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'City on Fire': Doorstop, or the next big thing?

It’s the most hotly anticipated novel in years. But now that it’s finally in readers’ hands, is City on Fire—Garth Risk Hallberg’s epic 944-page tale of 1970s New York—living up to its enormous advance buzz?

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Mark Vessey

Garth Risk Hallberg‘s story is already the stuff of publishing legend: A debut novelist toils for seven years on his book while juggling three teaching jobs and caring for his two kids—and then, in short order, producer Scott Rudin snaps up the movie rights and Alfred A. Knopf wins the rights to publish for nearly $2 million.

That’s an unheard-of figure for a first-time novelist, especially one who admits he wasn’t even writing the book for publication at first. “I just put that question out of my mind,” Hallberg says. “It wasn’t like a bunch of people were running around in 2007 like, ‘Bring me your 900-page manuscript!'” In fact, he points out, the topic on everyone’s lips was the shortening of the American attention span. And bookstores, gutted by Amazon, were closing left and right.

But in late 2012 Hallberg met Chris Parris-Lamb, who would become his literary agent—and the book’s first champion. “I immediately knew he was as good as any writer I’d ever seen,” says Parris-Lamb, who held a feverish two-day auction in October 2013 for the book. Knopf editor Diana Miller, who outbid nine other publishers, says that while the experience was nerve-racking, “it was also really nice to imagine all these editors across New York sitting up late into the night turning these pages. It felt like the whole city was starting to get excited.”

Fervor may have been high in the publishing world, but to earn back that heady advance, Knopf needed to spark real-world excitement. So, earlier this year the company began heavily promoting City on Fire to booksellers, planned an 18-city tour for Hallberg, released a trailer with an original song by the Walkmen, and orchestrated profiles of Hallberg in Vogue and New York magazine that ran shortly before the novel’s Oct. 13 release.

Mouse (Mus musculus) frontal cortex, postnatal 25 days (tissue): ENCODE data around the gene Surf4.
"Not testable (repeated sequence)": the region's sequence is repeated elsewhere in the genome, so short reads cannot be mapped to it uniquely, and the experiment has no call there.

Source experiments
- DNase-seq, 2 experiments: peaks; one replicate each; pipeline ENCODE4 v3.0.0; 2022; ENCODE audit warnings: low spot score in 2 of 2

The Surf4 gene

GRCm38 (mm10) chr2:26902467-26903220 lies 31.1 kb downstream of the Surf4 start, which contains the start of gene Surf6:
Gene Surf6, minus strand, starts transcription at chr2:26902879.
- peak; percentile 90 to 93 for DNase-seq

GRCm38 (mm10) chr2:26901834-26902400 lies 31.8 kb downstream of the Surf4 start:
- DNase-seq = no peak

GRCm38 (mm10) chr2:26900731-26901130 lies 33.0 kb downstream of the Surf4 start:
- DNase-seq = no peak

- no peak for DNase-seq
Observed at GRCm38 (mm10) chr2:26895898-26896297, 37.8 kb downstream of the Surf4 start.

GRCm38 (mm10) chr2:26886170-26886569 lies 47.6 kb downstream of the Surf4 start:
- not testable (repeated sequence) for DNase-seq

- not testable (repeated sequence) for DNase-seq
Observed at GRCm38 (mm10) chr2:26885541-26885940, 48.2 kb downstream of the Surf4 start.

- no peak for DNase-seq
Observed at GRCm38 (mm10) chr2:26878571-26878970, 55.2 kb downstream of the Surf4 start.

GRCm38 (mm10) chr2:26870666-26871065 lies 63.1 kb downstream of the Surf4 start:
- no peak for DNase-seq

Though early reviews were mixed (“He tried to squeeze too much juice out of the apple,” wrote The New Yorker), many of them were raves: The New York Times called City on Fire “a novel of head-snapping ambition and heart-stopping power.” Despite getting off to a slow start — first-week sales were a lackluster 11,000 — it nonetheless debuted at No. 5 on the Times‘ best-seller list, though week 2 saw it slipping to No. 13.

For a book widely touted as the hottest title of fall, these numbers aren’t great, but Rick Simonson of Seattle’s Elliott Bay Book Company cautions that “how fast something sells out of the chute” isn’t important. The novel’s success might be more of a slow burn as people continue to talk about it, he says. Julie Wernersbach of BookPeople in Austin also believes that sales for novels like Hallberg’s build slowly through word-of-mouth recommendations. “But before people can begin recommending City on Fire,” she points out, “they have to get all the way through it.”

This story originally appeared in the Nov. 13 issue of Entertainment Weekly. Pick it up on stands or subscribe online at ew.com/allaccess.